July 22, 2008
A common defense by the aviation industry against its environmental critics is to point out the improvements that have been made in fuel efficiency over the last few decades and to claim that further massive improvements will be made. We quote from two recent works on the subject of future improvements.
The first work is ‘Sustainable Energy – Without the Hot Air’ – ‘A popular book by David J.C. MacKay, Physics professor, Cambridge University.’ This can be found from http://www.withouthotair.com/ (the book is a PDF file of 6.86 Mbytes).
Prof MacKay says “Planes unavoidably have to use energy for two reasons: they have to throw air down in order to stay up, and they need energy to overcome air resistance. No redesign of a plane is going to radically improve its efficiency. A 10% improvement? Yes, possible. A doubling of efficiency? I’d eat my complimentary socks.” [Main text, page 31]
“So whereas lowering speed-limits for cars would reduce the energy consumed per distance travelled, there is no point in considering speed limits for planes. Planes that are up in the air have optimal speeds, different for each plane, depending on its weight, and they already go at their optimal speeds. The only way to make a plane consume less fuel is to put it on the ground and stop it. Planes have been fantastically optimized, and there is no prospect of significant improvements in plane efficiency.” [technical chapter C, p.235]
Not very encouraging!
The second work is a study for German environment ministry. The report and press release are in German; we quote the ENDS (Environmental Data Services) report.
Aircraft improvements “insignificant until 2045”
Improvements in aircraft efficiency will not dramatically affect the all-round environmental performance of the German air fleet until after 2045, according to a new study for the German environment ministry.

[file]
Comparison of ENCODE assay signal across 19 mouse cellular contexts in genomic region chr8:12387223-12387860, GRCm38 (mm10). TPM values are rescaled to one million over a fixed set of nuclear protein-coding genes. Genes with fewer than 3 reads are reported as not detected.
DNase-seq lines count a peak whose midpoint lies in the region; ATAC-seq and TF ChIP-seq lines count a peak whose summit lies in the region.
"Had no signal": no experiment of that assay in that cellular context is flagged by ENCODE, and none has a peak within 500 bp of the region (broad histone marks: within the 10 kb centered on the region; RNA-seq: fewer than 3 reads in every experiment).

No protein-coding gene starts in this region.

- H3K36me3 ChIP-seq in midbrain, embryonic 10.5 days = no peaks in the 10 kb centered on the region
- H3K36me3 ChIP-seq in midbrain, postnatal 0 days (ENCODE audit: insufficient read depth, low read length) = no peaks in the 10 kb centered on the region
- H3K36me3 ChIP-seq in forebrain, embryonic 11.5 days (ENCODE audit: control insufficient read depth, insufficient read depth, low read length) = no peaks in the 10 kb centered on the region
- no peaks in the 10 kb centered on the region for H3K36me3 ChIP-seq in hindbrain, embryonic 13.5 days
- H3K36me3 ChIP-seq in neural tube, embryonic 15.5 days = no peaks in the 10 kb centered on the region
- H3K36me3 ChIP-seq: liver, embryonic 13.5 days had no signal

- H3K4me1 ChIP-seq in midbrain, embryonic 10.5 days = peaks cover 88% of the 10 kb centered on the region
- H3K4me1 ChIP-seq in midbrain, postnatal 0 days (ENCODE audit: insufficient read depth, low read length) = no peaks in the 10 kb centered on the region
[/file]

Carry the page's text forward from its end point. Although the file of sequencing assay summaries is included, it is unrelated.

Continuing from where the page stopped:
“All industry efforts to reduce emissions are welcome, but they have to be strengthened,” German junior environment minister Michael Müller said.
The study analyses aircraft industry goals to halve aircraft fuel consumption and noise emissions and cut nitrogen dioxide (NO2) emissions by 80 per cent, all by 2020. It concludes that although more efficient engine features are now available, improvements beyond 10 per cent are not in sight.
Fuel efficiency goals cannot be achieved simultaneously with improvements in NO2 and aircraft noise emissions, due to weight and engine efficiency conflicts, it says. New, more efficient planes now going into service would not be a major part of fleets until 2017, researchers found.
Again, not at all encouraging!
It needs to be pointed out that both of these studies refer to technological improvements, that is how much better planes might be than the current designs. But, if there were no improvements at all, there would still be improvements in overall fleet efficiency as today’s design gradually replaced the older, less efficient, planes. Nonetheless, these studies indicate that technological improvement cannot be claimed as a panacea.
It is also worth pointing that in its forecasts of carbon dioxide emissions, the British government (Department for Transport) assumes that improvements in fuel efficiency will only be around 1% pa up to 2030 or 2050. This takes account of both new designs and incorporation of current designs into the fleets.
We give a couple of illuminating quotes:
“What we need to do is to look at how you make air travel more energy efficient, how you develop the new fuels that will allow us to burn less energy and emit less.” Tony Blair
“Hoping for the best is not a policy, it is a delusion“. Emily Armistead, Greenpeace
“There are no technological solutions to our environmental problems – only social, economic and political ones.” Source not known.